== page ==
The first step to effective HR transformation

In order to craft a sound transformation strategy, it is critical that HR first understands the triggers behind the change, writes Philippa Penfold.

These days, there are a multitude of articles about HR transformation. In today’s volatile, uncertain, complex and ambiguous world, many of us, if not all, have been affected by transformation of one type or another. HR is often the go-to department to support transformations in other parts of the business, as well as implementing their own functional transformations.

                     About the author

Philippa Penfold is a former senior HR manager at Infosys Consulting, and start-up advisor.

It’s easy to get caught up in the details of what often becomes a very complex set of changes in the business, and too easy to forget why we are doing it. But not all HR transformations are the same. It is important to remain cognisant about what originally triggered the transformation, so that all the activities can remain in context and aligned.

Many HR transformations in the past were about changing the HR function to Dave Ulrich’s well-renowned model of 1997, as outlined in his bestselling book Human Resource Champions. Such transformations often included the implementation of an HR Information System, which offered rudimentary (by today’s standards) online self-service for employees and managers.

Today, HR transformation often means moving to cloud-based software and digitising HR processes. The market is awash with new HR technology companies, some offering terrific platforms upon which new and existing HR services can be offered. The key question HR needs to be asking for any transformation is: “Why?” If the answer cannot be linked to the objectives of the business, then HR should be focused on something else.

Understanding the strategic rationale for a business transformation is critical if HR is to alter the function appropriately, as well as help the organisation to change. This is more than simply knowing the vision statement or the headline goal. It is about understanding the reasons driving the transformation, or the transformation “triggers”.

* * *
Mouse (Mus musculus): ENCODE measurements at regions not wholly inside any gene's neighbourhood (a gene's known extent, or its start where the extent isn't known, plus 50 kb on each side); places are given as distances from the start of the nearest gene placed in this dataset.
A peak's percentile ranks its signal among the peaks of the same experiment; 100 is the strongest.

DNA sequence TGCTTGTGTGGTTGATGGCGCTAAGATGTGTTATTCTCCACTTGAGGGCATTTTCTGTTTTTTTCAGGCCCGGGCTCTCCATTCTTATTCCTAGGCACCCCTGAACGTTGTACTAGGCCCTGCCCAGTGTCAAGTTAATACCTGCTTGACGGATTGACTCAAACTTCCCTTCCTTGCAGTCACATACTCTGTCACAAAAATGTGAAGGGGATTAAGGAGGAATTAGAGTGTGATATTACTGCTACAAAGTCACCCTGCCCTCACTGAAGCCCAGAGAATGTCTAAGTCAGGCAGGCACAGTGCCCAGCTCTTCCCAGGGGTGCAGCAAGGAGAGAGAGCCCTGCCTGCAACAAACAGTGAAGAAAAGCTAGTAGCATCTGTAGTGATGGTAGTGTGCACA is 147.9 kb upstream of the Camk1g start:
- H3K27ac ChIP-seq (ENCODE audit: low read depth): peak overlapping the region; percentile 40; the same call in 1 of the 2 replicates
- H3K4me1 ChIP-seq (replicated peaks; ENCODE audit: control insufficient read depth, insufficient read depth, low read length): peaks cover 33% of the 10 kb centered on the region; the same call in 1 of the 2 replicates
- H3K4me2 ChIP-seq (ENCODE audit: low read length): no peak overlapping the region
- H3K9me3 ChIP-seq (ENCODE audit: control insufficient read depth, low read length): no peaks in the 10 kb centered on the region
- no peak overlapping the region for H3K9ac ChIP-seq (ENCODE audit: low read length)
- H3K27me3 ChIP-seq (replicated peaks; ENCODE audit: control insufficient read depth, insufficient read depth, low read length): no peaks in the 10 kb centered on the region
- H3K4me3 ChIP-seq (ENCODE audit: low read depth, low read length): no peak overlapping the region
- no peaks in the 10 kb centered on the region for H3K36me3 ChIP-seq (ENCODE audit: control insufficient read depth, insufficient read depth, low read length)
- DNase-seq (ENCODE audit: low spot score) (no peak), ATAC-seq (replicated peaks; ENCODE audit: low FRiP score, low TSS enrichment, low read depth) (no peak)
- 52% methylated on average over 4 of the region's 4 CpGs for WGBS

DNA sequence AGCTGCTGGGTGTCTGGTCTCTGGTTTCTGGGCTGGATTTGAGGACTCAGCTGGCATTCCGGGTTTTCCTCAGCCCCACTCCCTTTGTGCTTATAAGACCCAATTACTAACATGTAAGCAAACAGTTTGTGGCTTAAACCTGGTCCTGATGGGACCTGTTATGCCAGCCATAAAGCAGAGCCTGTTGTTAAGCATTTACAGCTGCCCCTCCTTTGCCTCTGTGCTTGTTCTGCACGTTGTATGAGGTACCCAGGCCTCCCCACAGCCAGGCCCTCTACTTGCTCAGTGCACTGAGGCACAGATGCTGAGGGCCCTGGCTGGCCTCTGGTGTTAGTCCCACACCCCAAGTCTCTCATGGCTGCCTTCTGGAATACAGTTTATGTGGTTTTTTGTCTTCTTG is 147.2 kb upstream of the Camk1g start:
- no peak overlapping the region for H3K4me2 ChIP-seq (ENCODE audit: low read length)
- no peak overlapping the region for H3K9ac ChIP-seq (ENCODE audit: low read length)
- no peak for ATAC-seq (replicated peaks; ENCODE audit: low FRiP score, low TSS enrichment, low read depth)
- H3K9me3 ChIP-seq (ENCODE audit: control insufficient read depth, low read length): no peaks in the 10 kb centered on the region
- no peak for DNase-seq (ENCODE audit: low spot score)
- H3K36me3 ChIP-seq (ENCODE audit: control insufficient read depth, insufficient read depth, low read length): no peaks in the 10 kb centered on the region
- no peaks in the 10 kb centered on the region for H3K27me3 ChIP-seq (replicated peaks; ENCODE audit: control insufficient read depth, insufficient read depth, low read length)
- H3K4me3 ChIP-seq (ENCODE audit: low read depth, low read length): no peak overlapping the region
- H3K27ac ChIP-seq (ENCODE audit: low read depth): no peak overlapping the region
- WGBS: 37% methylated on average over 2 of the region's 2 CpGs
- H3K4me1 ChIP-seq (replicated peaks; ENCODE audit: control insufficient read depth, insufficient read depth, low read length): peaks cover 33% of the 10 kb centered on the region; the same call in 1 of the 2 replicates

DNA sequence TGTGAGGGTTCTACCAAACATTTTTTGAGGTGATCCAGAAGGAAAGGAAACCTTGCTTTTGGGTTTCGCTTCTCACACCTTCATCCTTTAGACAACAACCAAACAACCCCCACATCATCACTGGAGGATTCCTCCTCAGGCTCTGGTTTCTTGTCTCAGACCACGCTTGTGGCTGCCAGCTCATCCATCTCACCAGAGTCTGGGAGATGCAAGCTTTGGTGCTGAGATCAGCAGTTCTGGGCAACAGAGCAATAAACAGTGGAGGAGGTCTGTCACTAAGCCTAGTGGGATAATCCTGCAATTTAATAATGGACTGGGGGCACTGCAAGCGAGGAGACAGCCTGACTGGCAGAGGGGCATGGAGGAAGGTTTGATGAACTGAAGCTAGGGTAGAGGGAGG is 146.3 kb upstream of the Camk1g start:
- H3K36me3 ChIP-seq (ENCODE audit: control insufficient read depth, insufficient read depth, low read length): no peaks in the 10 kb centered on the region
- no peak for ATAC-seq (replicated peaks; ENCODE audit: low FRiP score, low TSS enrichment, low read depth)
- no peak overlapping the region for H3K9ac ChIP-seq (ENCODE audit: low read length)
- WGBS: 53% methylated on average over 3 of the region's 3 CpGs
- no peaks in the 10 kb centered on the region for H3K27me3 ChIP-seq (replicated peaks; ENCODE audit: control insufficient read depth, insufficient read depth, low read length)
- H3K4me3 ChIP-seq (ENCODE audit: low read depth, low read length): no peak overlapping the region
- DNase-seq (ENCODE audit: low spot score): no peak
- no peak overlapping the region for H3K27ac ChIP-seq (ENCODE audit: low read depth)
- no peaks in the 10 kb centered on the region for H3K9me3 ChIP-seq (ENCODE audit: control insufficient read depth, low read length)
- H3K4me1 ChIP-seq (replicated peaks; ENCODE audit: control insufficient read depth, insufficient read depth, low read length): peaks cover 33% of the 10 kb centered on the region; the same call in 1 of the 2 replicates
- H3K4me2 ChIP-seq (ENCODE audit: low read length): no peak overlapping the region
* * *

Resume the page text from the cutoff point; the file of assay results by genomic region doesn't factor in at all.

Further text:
Business transformation

Business transformations can be grouped into three different categories:

  • Operations - Businesses may change their operations, triggered by the need to improve efficiency and reduce cost. Changes to business operations may also be triggered by changes in compliance, regulation and legislation, and the introduction of new technology.
     
  • Business Model - Changes to the business model, fundamentally around how the business generates value, are becoming more frequent, and are usually quite complex transformations, affecting nearly every part of a business. Examples of transformation triggers can include competitors introducing a new service alongside an existing product, or reduced revenue triggering the need for the business to be more customer-centric so that it can speed up product or service improvement. Business model transformations can also be triggered by anything from new market entrants and opportunities, changes in key resource availability, and economic dynamics. Such changes tend to take a few years to complete.
     
  • Strategic – These changes are rarer but significant. Commonly cited examples of strategic transformations include: Nokia’s move from a conglomerate producing products like paper and tyres, to a company focused on mobile handsets and telecommunications; and Fujifilm’s move to apply their colour pigment nanotechnology to cosmetics. Common triggers of strategic change today are advances in technology.

 

Transforming HR

Triggers for HR-specific transformations can also be grouped into the following categories:

  • Operations – Key triggers can include new legislation or regulations (very familiar to those working in banking or insurance), and the bottom line need to reduce costs.
  • Employees – Transformation triggers in businesses driven by knowledge workers often arise through increased employee expectations and the need for HR to deliver a positive employee experience to contribute to retention and performance increases. The expectations of employees around the use of technology is a strong trigger. Most of the time the technology we use in our personal lives is more advanced than what we use at work and HR is constantly trying to play catch up to ensure the employee experience is both comparable to the personal experience and competitive when compared to other organisations.
  • Business Leaders - Some HR departments have also been transformed in response to different expectations from business leaders. Today many HR departments are expected to produce people analytics, which is driving a need to introduce new skill sets to the department.

It is not uncommon to see a need for capabilities outside the traditional realm of HR. These could be a practicable understanding of agile methodology, the ability to apply an understanding of digital user interfaces to the employee experience, as well as the statistical and technological ability to develop quality people analytics.

Understanding the triggers helps us understand the different types of transformations for both the business and the function. It’s rare that any will exist in isolation, as companies are often trying to transform in response to multiple triggers simultaneously.

Remembering the triggers that gave rise to a transformation can help HR maintain focus and purpose, and ensure the changes and activities being implemented are appropriate to support the business and HR transform successfully.